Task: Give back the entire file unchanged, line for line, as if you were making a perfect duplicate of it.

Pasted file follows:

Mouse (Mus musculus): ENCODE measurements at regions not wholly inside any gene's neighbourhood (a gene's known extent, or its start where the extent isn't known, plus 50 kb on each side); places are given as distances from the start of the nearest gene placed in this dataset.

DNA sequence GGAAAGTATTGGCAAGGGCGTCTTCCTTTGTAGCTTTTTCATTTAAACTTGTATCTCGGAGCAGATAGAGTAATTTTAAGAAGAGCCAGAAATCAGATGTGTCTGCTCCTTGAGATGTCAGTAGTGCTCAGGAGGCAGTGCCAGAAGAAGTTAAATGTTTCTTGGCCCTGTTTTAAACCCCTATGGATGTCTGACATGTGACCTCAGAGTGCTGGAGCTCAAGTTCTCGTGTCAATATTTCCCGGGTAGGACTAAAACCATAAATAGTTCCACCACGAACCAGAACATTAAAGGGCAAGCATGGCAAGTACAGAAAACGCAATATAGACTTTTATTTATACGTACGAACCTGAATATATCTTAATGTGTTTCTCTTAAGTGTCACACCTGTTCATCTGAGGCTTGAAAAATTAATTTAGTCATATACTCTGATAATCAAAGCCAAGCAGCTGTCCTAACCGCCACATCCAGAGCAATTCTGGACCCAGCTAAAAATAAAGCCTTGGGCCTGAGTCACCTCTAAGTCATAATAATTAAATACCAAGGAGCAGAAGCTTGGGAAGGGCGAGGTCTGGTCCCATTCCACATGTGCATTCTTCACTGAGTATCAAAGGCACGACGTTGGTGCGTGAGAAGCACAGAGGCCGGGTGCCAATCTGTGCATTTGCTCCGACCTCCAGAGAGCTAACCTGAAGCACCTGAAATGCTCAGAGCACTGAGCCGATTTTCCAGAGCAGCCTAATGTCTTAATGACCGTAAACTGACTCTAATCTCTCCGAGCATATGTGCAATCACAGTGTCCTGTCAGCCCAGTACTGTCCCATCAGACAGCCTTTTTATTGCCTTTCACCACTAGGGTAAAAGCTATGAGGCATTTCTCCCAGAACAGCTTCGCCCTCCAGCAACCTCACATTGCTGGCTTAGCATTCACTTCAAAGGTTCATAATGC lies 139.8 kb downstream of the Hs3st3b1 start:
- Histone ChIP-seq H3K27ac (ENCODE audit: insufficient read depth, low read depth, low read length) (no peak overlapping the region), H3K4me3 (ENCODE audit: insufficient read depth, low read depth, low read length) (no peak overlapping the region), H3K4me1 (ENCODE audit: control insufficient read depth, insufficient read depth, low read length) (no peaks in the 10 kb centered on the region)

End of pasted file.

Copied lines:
Mouse (Mus musculus): ENCODE measurements at regions not wholly inside any gene's neighbourhood (a gene's known extent, or its start where the extent isn't known, plus 50 kb on each side); places are given as distances from the start of the nearest gene placed in this dataset.

DNA sequence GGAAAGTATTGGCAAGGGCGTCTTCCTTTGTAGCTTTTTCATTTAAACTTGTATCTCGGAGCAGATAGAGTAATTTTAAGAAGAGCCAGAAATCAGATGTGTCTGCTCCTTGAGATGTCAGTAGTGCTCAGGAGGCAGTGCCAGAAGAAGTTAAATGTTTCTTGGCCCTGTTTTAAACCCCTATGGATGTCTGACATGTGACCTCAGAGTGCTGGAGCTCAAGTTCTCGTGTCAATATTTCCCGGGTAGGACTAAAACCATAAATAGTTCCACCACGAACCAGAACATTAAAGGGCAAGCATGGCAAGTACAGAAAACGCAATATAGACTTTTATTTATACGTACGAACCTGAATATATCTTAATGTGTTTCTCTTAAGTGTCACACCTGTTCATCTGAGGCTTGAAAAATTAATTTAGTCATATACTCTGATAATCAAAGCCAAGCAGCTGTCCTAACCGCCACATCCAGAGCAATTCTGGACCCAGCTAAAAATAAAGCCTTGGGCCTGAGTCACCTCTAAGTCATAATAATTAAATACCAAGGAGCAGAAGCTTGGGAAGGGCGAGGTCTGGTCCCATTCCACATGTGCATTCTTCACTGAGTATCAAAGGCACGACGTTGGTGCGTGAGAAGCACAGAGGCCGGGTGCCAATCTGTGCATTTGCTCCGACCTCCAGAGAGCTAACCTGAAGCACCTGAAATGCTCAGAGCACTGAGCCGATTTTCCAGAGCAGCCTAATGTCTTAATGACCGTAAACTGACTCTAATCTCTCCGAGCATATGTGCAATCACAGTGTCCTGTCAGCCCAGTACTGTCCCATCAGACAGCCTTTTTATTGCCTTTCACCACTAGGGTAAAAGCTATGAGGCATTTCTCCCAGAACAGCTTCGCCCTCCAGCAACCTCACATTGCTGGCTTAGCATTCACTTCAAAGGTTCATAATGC lies 139.8 kb downstream of the Hs3st3b1 start:
- Histone ChIP-seq H3K27ac (ENCODE audit: insufficient read depth, low read depth, low read length) (no peak overlapping the region), H3K4me3 (ENCODE audit: insufficient read depth, low read depth, low read length) (no peak overlapping the region), H3K4me1 (ENCODE audit: control insufficient read depth, insufficient read depth, low read length) (no peaks in the 10 kb centered on the region)